As a result, sex addiction specialists tend to speak of betrayal while dodging the m word. Again, this is so that seemingly value-neutral concepts like honesty, or the analogy of contractual agreements (apparently an ethos that traditionalists and social justice types can both agree upon), can be invoked without provoking older Superego specters. The new Superego also prefers the term spiritual to connote a departure from the oppressive inflections of the word religion, which tends to suggest rules and dogma, things known (spiritual seems to indicate that which is unknown), not so much a connection to the divine, which is ambiguous, un-dogmatic and refreshingly new agey. The new S-ego prefers to invoke consent as the issue to supplant the concept of monogamy, but still to indicate the ethic of contracts. This, for example, features in Braun-Harvey & Vigorito’s 2016 list of ethical guidelines for sexual health, as indicated in their book Treating Out of Control Sexual Behaviors. See, then the matter is that a partner didn’t “consent” to the addictive pattern, and thus a perpetration of harm has occurred. A sound argument in itself, however much phenomena occurs in intimate relationships that would fall under the “I didn’t bargain for…” category. But most societies don’t craft marriage vows pertaining to excess shopping, hoarding, or video-game playing. And so, there’s no escaping the impression that moral tradition and developmental histories are what really drive the concept of betrayal trauma—not commonly upsetting behaviors or naturally occurring phenomena like threats to life and limb—what the PTSD diagnosis was originally meant to observe. Suggesting equivalences between traumas calls for a lot of reframing, or re-branding, designed to soothe the passage of words into the mind or down into that oft-decision-making gut. I’m not sure it’s convincing, actually, this rhetorical massage. I think we might as well add a term to the inventory of traumas. A psychiatrist and classics scholar named Jonathan Shay has termed this moral injury. How about moral trauma?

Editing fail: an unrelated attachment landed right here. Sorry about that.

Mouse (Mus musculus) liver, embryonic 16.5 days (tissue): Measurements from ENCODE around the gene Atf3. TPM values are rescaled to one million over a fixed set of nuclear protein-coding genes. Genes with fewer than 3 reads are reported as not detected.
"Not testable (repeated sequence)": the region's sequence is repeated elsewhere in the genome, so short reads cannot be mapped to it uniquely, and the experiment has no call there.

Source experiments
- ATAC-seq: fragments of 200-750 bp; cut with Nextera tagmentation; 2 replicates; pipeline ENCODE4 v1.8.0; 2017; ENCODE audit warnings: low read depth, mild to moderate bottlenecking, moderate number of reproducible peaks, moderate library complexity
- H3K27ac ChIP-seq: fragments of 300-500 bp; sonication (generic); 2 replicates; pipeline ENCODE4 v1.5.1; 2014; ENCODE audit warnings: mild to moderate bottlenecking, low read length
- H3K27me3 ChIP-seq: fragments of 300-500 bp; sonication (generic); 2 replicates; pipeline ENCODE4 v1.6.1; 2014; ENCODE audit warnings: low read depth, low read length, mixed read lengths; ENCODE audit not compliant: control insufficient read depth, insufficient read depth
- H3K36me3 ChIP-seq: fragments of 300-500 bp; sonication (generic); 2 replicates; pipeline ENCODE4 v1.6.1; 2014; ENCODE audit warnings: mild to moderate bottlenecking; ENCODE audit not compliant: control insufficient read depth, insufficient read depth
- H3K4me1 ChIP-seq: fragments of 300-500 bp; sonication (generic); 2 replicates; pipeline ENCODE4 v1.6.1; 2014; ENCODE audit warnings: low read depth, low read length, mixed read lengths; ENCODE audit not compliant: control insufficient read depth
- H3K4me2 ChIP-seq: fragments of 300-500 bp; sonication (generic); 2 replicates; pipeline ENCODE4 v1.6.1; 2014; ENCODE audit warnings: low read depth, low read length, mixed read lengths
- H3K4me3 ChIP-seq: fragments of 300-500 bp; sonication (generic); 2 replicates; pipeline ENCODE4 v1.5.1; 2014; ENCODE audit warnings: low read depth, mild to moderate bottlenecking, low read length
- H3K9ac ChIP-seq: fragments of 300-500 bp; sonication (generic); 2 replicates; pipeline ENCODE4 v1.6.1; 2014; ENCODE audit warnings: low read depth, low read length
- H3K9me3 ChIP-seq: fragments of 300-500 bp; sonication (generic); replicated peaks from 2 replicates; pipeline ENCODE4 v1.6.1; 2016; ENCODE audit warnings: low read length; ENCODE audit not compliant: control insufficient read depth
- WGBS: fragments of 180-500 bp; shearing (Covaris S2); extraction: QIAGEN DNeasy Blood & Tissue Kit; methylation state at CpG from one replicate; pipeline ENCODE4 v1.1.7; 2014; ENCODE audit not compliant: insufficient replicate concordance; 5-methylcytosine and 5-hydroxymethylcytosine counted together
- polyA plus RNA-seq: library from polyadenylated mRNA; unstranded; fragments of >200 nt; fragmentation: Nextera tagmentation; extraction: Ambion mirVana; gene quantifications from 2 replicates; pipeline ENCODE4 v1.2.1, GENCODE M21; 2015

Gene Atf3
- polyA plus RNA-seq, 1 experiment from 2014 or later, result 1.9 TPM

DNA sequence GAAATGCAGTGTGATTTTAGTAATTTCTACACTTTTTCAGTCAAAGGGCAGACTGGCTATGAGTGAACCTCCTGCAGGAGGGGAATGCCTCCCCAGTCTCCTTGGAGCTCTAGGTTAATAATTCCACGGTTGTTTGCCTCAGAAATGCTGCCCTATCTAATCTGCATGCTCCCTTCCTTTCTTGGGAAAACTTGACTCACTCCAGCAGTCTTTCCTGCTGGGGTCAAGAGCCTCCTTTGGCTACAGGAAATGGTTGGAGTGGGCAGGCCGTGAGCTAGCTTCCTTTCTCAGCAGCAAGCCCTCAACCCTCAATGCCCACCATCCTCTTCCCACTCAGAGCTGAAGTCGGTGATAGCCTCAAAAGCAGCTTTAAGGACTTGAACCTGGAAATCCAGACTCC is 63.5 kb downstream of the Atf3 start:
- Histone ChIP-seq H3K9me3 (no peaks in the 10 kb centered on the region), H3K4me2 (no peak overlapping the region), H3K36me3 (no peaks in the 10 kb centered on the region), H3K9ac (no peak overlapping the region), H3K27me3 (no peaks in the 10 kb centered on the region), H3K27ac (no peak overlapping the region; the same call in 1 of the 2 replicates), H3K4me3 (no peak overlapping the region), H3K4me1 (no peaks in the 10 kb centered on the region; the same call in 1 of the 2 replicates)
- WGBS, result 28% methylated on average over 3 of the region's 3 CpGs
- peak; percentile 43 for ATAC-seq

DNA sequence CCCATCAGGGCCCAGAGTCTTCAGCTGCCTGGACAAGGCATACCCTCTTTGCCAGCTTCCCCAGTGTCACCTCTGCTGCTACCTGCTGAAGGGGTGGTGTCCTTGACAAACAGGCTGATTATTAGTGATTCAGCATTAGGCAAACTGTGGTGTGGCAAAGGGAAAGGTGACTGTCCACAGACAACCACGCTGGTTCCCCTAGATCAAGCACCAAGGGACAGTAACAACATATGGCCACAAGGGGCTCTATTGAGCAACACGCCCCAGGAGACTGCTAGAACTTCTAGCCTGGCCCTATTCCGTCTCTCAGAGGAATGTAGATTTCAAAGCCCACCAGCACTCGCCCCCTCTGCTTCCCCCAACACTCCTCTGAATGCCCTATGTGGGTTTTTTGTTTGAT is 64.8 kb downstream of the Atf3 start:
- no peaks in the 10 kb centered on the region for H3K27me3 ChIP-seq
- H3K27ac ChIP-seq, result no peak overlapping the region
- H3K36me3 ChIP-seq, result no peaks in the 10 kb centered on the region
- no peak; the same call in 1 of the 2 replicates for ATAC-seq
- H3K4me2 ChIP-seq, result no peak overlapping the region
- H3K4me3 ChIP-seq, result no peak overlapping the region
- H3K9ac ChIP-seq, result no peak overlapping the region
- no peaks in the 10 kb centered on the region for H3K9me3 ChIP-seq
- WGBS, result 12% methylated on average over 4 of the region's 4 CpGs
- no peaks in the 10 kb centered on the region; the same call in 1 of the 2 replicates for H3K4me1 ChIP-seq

*If the reader is interested in a more artful and certainly less co-opted depiction of trauma, try Andrey Tarkovsky’s cult classic film, The Stalker. In it, characters are drawn to a mysterious zone, an area supposedly destroyed by a wayward meteor, leaving behind debris of a ruined civilization. A guide (dubbed “stalker”) leads interested soul-seekers into the forbidden area, taking them to a mythical room within the zone wherein all of the seekers’ personal needs, hopes, desires will be met. It seems a metaphor for an analytic or spiritual journey, and it is not without obstacles, including rules that the stalker appears to impose with neurotic impulsivity. This room: it cannot be approached too directly, too penetratively, he warns. Worldly goods, such as one character’s knapsack of presumedly invaluable items—an expression of his rational control—must be left behind. The filmmaker is saying something about an everyman or woman’s journey. He’s also saying something about how we must tenderly approach a scorched yet still beautiful earth.